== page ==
A row is brewing over religious symbolism in Switzerland.
By Imogen Foulkes
BBC News, Berne
Members of the right-wing Swiss People's Party, currently the largest party in the Swiss parliament, have launched a campaign to have the building of minarets banned.
They claim the minaret is not necessary for worship, but is rather a symbol of Islamic law, and as such incompatible with Switzerland's legal system.
Signatures are now being collected to force a nationwide referendum on the issue which, under Switzerland's system of direct democracy, would be binding.
The move has shocked Switzerland's 350,000 Muslims, many of whom have been campaigning for decades for more recognition for their faith.
In theory Switzerland is a secular state, whose constitution guarantees freedom of religious expression to all. In practice however mosques in Switzerland tend to be confined to disused warehouses and factories.
Across the country, there are only two small minarets, one in Zurich and one in Geneva, neither of which are permitted to make the call to prayer. In Switzerland's capital Berne, the largest mosque is in a former underground car park.
In the small town of Langenthal, just outside Berne, plans to build a very modest minaret have been put on ice following thousands of objections.
Langenthal's mosque is housed in a former paint factory on the outskirts of town.
Many Swiss think minarets have no place on their urban skylines
Mutalip Karaademi, an ethnic Albanian who has lived in Switzerland for 26 years, was at first pleased when his proposal for a 5m-high (16.5ft) minaret was approved by the local authority.
But following a vociferous campaign against the plans, including a petition with thousands of signatures, the cantonal government in Berne delayed the project indefinitely.
"We are very disappointed," said Mr Karaademi. "We just wanted to do our mosque up a bit, with this small minaret and a tea room. We actually thought it might promote dialogue."
Mr Karaademi is also bitter at what he sees as unfair discrimination against his faith. "I even gave them a written undertaking that we would never make the call to prayer," he said. "They seem to think we are all criminals or terrorists - that's like saying all Italians are in the mafia."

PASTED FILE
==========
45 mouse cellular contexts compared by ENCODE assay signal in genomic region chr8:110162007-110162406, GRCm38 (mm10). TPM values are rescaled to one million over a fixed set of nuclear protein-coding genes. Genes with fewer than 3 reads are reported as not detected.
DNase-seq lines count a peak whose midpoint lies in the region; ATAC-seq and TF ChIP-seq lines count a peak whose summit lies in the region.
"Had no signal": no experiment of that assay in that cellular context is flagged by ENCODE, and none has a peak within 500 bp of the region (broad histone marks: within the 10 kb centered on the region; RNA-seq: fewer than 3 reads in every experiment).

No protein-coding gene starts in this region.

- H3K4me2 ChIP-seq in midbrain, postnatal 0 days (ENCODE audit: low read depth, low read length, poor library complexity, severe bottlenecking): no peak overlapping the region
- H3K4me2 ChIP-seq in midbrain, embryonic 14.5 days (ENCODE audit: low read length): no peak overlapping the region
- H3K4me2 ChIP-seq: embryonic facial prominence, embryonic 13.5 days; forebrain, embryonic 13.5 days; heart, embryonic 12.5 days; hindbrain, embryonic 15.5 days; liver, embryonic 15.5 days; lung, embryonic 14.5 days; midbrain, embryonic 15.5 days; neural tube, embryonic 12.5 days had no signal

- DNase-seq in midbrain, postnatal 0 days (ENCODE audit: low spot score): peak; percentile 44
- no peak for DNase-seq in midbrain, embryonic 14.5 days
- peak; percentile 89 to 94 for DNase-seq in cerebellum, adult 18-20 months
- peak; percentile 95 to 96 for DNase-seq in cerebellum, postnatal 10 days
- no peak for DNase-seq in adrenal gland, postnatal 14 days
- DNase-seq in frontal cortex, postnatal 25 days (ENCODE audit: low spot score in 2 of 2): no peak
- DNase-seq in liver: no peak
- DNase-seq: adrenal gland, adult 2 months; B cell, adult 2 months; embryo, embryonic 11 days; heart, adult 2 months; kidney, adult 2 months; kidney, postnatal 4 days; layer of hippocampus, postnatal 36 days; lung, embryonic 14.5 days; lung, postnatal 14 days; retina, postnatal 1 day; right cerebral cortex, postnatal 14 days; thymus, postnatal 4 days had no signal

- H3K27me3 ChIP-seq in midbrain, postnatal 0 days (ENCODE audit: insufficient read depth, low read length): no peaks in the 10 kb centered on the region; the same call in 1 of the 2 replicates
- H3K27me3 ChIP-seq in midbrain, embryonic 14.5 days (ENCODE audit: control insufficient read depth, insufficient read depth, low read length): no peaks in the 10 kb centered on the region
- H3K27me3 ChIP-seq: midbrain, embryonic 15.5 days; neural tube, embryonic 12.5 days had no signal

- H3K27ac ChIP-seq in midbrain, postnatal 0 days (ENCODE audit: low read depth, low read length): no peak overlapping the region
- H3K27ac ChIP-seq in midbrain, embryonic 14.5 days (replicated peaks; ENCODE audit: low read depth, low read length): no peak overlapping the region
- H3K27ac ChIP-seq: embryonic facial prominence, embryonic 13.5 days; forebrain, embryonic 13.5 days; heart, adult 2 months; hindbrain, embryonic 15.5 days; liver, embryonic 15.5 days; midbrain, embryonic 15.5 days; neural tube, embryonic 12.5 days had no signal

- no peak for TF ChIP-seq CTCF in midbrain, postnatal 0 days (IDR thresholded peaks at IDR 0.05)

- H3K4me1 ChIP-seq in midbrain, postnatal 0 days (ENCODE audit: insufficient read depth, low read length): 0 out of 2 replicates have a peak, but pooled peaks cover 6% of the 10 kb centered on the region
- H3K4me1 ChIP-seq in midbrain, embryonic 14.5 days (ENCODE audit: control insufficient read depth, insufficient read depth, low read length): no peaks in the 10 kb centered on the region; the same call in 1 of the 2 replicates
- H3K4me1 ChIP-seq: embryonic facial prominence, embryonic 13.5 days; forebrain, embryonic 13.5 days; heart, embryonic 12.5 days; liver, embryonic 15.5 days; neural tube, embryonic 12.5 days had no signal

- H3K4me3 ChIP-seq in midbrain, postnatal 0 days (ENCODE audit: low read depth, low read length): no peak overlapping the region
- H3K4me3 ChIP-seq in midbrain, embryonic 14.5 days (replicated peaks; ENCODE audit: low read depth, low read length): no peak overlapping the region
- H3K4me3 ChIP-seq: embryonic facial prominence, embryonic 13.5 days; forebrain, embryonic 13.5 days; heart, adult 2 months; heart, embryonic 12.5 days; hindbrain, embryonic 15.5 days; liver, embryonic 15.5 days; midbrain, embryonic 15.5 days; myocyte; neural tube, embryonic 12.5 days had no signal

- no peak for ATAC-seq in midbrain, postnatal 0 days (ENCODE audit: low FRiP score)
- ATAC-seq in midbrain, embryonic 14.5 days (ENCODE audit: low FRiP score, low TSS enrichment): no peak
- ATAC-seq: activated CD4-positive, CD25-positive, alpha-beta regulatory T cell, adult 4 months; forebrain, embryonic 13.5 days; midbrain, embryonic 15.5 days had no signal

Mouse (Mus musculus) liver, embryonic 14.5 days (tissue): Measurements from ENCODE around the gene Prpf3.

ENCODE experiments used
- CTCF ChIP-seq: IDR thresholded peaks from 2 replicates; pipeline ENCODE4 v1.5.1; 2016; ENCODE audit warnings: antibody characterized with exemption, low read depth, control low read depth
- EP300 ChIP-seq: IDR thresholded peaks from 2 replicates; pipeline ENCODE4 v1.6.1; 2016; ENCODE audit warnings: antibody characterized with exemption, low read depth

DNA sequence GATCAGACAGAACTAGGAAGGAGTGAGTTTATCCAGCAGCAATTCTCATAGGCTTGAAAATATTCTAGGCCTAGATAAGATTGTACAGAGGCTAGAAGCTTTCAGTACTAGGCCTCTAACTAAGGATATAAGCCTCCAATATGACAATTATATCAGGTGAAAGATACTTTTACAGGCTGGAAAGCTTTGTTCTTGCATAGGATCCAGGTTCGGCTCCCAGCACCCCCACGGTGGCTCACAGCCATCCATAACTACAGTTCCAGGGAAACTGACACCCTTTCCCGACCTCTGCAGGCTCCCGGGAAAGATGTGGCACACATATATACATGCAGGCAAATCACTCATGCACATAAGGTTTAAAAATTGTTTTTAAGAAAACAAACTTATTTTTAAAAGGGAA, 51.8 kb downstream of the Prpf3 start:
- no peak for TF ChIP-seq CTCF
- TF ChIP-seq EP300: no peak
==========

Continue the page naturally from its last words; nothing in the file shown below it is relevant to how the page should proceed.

But supporters of a ban on minarets say they have no intention of preventing anyone from practising their faith.
"We don't have anything against Muslims," said Oskar Freysinger, member of parliament for the Swiss People's Party.
"But we don't want minarets. The minaret is a symbol of a political and aggressive Islam, it's a symbol of Islamic law. The minute you have minarets in Europe it means Islam will have taken over."
Mr Freysinger's words may sound extreme, even paranoid, but this is a general election year in Switzerland, and the campaign against minarets is playing well with voters.
A recent opinion poll for one Swiss newspaper found that 43% of those surveyed were in favour of a ban on minarets.
"We have our civil laws here," insisted Mr Freysinger. "Banning minarets would send a clear signal that our European laws, our Swiss laws, have to be accepted. And if you want to live here, you must accept them. If you don't, then go back."
It's a harsh message for Swiss Muslims, many of whom were born in Switzerland. There are fears that the campaign against minarets will provoke growing resentment against Swiss society.
"I think Swiss Muslims will be angry and bitter over this," said Reinhard Schulze, professor of Islamic Studies at Berne University. "And we know that anger and bitterness among a community can lead to radicalisation, even to militancy."
The Swiss government is extremely nervous about the prospect of militancy among Swiss Muslims; three cabinet ministers have already spoken out against the campaign to ban minarets.
There is also a growing fear that the debate will damage Switzerland's traditionally good relations with the Arab world.
But the Swiss People's Party is powerful. If the minaret campaign is, as some suspect, a vote-grabbing ploy ahead of October's general election, then it is a successful one; the party is riding high in the opinion polls.
A constitutional amendment forbidding minarets will have to be approved in a nationwide referendum. In the meantime, no minarets are being built anywhere in Switzerland; the controversy has created a situation in which no local planning officer wants to be the first to approve one.
In that respect, the People's Party may have got what it secretly wanted all along, an unofficial ban on minarets.
So for now, Switzerland's Muslims will continue to pray in abandoned buildings, many with the growing feeling that they are tolerated only as long as they remain invisible.